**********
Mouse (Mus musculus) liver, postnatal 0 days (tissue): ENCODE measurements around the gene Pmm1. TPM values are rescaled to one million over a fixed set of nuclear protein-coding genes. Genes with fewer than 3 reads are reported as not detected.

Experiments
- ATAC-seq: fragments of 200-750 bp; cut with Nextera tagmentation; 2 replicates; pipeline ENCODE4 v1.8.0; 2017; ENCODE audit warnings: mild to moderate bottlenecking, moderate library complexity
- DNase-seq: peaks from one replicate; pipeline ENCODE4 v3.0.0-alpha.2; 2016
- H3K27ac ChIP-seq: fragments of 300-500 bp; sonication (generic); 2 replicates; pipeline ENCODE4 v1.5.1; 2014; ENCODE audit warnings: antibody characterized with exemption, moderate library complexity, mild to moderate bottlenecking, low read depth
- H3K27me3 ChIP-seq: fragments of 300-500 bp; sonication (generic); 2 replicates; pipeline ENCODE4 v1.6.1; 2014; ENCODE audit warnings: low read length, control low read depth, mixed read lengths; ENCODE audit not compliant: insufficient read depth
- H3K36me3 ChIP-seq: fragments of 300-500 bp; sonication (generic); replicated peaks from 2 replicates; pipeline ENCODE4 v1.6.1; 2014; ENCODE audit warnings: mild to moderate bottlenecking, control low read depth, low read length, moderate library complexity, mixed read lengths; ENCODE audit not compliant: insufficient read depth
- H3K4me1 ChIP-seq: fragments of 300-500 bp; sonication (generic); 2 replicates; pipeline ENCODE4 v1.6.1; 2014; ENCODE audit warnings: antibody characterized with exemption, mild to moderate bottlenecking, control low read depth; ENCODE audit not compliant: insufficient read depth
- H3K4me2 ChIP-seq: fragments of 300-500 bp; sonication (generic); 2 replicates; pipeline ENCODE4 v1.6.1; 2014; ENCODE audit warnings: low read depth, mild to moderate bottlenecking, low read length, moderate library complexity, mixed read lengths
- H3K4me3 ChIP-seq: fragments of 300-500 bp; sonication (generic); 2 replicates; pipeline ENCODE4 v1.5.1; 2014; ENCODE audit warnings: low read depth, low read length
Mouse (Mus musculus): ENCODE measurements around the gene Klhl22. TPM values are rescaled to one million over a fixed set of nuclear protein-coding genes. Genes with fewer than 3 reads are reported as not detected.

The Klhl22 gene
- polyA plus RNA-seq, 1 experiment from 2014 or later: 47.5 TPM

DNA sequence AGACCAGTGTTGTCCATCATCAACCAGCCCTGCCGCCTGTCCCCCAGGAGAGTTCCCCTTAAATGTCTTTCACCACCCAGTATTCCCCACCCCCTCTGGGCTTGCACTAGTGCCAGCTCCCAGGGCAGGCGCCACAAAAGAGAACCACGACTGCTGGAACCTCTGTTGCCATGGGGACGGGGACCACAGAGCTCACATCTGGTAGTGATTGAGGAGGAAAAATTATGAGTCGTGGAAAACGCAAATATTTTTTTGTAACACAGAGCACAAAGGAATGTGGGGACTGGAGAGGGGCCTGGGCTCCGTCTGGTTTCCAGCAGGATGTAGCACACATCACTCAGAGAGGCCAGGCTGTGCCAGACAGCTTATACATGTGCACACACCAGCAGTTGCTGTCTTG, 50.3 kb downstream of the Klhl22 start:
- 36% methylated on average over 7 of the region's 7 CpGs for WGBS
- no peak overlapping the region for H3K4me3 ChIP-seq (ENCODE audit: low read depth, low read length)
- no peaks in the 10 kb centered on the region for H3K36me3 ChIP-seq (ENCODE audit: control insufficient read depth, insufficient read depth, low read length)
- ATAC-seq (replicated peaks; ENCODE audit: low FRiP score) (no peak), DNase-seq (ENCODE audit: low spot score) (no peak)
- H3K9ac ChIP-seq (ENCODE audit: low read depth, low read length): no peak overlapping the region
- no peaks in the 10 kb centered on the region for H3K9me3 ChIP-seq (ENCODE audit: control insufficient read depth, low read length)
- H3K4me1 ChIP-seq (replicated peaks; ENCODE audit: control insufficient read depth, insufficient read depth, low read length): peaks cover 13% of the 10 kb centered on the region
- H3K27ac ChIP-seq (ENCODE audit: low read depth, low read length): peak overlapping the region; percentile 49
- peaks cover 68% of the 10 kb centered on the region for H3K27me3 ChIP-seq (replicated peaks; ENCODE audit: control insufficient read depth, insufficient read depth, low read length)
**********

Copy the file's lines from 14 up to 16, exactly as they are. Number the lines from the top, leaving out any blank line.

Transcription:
DNA sequence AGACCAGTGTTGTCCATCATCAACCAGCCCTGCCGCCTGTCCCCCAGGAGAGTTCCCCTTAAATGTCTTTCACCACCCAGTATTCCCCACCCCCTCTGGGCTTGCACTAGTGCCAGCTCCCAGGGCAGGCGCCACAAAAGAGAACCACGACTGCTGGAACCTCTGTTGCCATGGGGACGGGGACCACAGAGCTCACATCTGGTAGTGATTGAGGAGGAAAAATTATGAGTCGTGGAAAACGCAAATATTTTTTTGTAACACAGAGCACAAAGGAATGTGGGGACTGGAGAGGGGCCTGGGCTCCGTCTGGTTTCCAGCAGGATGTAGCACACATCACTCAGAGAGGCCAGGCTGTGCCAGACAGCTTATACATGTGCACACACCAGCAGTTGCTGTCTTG, 50.3 kb downstream of the Klhl22 start:
- 36% methylated on average over 7 of the region's 7 CpGs for WGBS
- no peak overlapping the region for H3K4me3 ChIP-seq (ENCODE audit: low read depth, low read length)